Saul Leiter: The photographer who saw the world in color
Saul Leiter (1923-2013) was an American photographer best known for his pioneering role in the use of color photography.
He was born in Pittsburgh, Pennsylvania, to an Orthodox Jewish family. Leiter was given his first camera at around 11 years old by his mother. He would later abandoned his theological studies in pursuit of art.
At the age of 23, he packed his bags and moved to New York in order to fulfill his dream of becoming a painter. Using the city and where he lived for almost 60 years as influence, Leiter would stroll around his neighborhood everyday taking photographs.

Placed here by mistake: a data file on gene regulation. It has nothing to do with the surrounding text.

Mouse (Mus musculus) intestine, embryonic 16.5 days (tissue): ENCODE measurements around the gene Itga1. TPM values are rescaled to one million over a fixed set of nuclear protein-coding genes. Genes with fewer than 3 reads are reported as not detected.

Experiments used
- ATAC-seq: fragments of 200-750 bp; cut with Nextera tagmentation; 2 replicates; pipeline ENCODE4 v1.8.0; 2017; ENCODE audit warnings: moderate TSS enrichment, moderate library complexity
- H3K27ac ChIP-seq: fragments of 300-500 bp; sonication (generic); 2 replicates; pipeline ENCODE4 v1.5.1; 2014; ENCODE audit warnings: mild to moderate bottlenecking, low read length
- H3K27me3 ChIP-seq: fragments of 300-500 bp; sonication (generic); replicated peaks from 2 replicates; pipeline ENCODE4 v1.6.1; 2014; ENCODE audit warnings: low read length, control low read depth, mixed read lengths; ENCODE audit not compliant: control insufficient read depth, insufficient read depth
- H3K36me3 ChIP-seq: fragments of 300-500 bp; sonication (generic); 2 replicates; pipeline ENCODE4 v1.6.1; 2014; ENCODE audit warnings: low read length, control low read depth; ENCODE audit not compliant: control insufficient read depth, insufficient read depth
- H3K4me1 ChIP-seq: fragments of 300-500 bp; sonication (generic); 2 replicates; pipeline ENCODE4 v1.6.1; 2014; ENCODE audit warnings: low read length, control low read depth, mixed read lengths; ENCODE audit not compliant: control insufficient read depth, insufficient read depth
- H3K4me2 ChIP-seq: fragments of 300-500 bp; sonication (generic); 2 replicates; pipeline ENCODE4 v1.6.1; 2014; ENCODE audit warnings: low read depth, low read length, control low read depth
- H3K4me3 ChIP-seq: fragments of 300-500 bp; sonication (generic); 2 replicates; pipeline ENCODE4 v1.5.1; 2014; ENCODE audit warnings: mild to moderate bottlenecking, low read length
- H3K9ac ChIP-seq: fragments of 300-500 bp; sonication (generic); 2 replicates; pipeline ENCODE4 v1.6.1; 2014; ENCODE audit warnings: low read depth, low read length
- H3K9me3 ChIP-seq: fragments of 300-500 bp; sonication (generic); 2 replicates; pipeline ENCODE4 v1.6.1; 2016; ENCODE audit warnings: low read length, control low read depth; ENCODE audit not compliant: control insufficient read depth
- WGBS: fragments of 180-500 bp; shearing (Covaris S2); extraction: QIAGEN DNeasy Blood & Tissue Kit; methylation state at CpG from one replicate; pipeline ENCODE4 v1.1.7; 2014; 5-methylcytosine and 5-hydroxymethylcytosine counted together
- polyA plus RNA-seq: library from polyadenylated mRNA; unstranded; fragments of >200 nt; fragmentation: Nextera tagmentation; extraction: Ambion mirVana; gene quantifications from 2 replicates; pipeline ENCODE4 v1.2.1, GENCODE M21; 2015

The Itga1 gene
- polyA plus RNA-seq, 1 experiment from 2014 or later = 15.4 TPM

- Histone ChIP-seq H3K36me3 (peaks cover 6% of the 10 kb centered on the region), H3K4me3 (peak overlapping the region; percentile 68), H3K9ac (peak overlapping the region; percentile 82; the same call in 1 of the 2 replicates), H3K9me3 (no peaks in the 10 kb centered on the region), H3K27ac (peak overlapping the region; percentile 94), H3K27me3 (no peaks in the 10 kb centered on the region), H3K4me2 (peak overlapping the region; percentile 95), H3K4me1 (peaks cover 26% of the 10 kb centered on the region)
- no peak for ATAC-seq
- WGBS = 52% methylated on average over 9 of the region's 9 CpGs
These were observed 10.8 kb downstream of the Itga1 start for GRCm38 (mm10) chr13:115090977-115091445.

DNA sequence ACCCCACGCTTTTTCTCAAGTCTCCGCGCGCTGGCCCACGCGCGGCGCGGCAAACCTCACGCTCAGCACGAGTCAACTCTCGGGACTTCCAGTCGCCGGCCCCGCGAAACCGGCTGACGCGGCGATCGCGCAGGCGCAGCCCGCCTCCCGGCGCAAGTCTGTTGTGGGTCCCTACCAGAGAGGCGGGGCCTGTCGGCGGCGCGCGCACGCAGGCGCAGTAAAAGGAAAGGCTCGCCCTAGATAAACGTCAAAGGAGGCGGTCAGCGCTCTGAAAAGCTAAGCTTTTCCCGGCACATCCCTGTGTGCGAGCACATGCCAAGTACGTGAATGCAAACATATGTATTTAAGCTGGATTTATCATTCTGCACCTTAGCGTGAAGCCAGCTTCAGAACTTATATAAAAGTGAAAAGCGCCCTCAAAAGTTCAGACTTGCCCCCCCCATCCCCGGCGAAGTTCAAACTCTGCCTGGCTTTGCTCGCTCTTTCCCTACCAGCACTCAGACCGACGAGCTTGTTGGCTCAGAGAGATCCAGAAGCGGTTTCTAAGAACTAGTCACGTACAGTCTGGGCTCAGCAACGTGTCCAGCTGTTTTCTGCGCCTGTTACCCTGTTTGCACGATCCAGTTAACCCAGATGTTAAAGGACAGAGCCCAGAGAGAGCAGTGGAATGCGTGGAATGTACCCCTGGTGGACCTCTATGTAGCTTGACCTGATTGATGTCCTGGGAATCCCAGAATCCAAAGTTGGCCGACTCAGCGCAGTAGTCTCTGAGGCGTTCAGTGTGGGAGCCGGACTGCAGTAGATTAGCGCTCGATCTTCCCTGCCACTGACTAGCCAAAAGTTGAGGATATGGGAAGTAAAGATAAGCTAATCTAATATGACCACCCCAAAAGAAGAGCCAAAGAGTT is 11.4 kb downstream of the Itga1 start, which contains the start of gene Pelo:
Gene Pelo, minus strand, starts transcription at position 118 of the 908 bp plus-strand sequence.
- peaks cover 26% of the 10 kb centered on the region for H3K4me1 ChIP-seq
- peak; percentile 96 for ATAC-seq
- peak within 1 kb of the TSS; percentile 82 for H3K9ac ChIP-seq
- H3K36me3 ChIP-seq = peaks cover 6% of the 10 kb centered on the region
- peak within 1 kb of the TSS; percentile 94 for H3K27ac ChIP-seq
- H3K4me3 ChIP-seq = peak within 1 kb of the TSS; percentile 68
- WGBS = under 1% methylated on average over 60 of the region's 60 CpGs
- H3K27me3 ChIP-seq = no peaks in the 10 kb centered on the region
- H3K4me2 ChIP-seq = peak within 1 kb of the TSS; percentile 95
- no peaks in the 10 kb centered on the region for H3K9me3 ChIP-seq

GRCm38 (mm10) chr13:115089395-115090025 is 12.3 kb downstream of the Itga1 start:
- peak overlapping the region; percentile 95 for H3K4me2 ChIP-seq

Never leaving his apartment without his camera, his neighborhood and its residents became the focus of a lot of his work.
1/8 – Snow (1960)
In 1947, he began to shoot photographs in color. At the time, capturing images in color, as opposed to black and white, was regarded as vulgar by some photographers.
Leiter continued to pursue the expensive and often unreliable color photography medium.
His work is now widely celebrated among those in the industry as well as artists. Todd Hayes, who recently directed the film Carol, credits Leiter as being an inspiration.
The exhibition "Saul Lieter: Retrospective" is on from 22 Jan to 3 April 2016 at The Photographers' Gallery in London. It will showcase more than of 100 of Leiter's works, including early black-and-white images, color sketchbooks and color photographs.